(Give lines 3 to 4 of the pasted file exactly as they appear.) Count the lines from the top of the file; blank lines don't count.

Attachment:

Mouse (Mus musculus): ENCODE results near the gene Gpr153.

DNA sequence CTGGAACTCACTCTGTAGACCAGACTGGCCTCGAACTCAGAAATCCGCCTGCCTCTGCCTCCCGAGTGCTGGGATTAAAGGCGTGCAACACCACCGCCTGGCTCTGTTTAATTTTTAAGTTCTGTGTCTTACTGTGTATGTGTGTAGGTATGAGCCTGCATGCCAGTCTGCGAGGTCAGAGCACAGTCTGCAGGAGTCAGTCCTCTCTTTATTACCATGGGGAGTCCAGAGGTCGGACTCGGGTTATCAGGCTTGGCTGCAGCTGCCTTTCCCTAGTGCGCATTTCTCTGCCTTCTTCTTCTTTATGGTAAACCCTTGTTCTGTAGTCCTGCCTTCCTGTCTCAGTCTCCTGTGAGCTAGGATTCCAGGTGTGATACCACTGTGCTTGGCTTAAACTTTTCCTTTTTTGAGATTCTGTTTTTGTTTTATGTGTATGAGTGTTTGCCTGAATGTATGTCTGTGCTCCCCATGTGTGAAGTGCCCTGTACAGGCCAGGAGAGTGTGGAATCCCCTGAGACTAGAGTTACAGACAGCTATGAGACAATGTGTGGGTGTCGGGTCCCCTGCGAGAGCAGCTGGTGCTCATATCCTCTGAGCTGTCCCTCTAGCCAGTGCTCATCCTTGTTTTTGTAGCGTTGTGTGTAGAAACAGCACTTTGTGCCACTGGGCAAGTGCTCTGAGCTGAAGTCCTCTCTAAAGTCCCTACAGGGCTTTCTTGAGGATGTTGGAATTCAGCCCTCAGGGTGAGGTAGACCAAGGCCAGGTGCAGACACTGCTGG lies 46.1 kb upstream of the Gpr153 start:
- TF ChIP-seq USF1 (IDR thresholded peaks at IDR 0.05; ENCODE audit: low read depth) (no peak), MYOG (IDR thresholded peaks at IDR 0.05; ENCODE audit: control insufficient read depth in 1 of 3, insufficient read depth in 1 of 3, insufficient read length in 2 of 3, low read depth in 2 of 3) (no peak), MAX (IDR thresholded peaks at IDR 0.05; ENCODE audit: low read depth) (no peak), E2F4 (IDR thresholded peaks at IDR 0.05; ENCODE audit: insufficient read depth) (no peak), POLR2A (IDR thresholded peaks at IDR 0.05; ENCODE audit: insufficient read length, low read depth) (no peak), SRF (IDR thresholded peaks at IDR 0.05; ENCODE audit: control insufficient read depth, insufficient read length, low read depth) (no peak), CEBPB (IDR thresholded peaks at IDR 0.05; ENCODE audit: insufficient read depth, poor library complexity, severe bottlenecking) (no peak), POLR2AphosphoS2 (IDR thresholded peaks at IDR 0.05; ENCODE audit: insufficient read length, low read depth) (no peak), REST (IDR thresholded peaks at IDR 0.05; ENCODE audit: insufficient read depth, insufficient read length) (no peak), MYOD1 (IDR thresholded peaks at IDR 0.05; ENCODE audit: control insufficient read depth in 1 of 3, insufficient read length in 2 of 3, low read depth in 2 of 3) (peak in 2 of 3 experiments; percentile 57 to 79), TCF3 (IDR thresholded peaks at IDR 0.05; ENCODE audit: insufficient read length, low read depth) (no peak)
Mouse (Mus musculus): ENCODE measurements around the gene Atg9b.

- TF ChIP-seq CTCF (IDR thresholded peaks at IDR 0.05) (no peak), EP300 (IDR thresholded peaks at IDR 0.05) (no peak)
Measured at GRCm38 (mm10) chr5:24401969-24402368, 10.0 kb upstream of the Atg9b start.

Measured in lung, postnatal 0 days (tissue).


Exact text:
- TF ChIP-seq USF1 (IDR thresholded peaks at IDR 0.05; ENCODE audit: low read depth) (no peak), MYOG (IDR thresholded peaks at IDR 0.05; ENCODE audit: control insufficient read depth in 1 of 3, insufficient read depth in 1 of 3, insufficient read length in 2 of 3, low read depth in 2 of 3) (no peak), MAX (IDR thresholded peaks at IDR 0.05; ENCODE audit: low read depth) (no peak), E2F4 (IDR thresholded peaks at IDR 0.05; ENCODE audit: insufficient read depth) (no peak), POLR2A (IDR thresholded peaks at IDR 0.05; ENCODE audit: insufficient read length, low read depth) (no peak), SRF (IDR thresholded peaks at IDR 0.05; ENCODE audit: control insufficient read depth, insufficient read length, low read depth) (no peak), CEBPB (IDR thresholded peaks at IDR 0.05; ENCODE audit: insufficient read depth, poor library complexity, severe bottlenecking) (no peak), POLR2AphosphoS2 (IDR thresholded peaks at IDR 0.05; ENCODE audit: insufficient read length, low read depth) (no peak), REST (IDR thresholded peaks at IDR 0.05; ENCODE audit: insufficient read depth, insufficient read length) (no peak), MYOD1 (IDR thresholded peaks at IDR 0.05; ENCODE audit: control insufficient read depth in 1 of 3, insufficient read length in 2 of 3, low read depth in 2 of 3) (peak in 2 of 3 experiments; percentile 57 to 79), TCF3 (IDR thresholded peaks at IDR 0.05; ENCODE audit: insufficient read length, low read depth) (no peak)
Mouse (Mus musculus): ENCODE measurements around the gene Atg9b.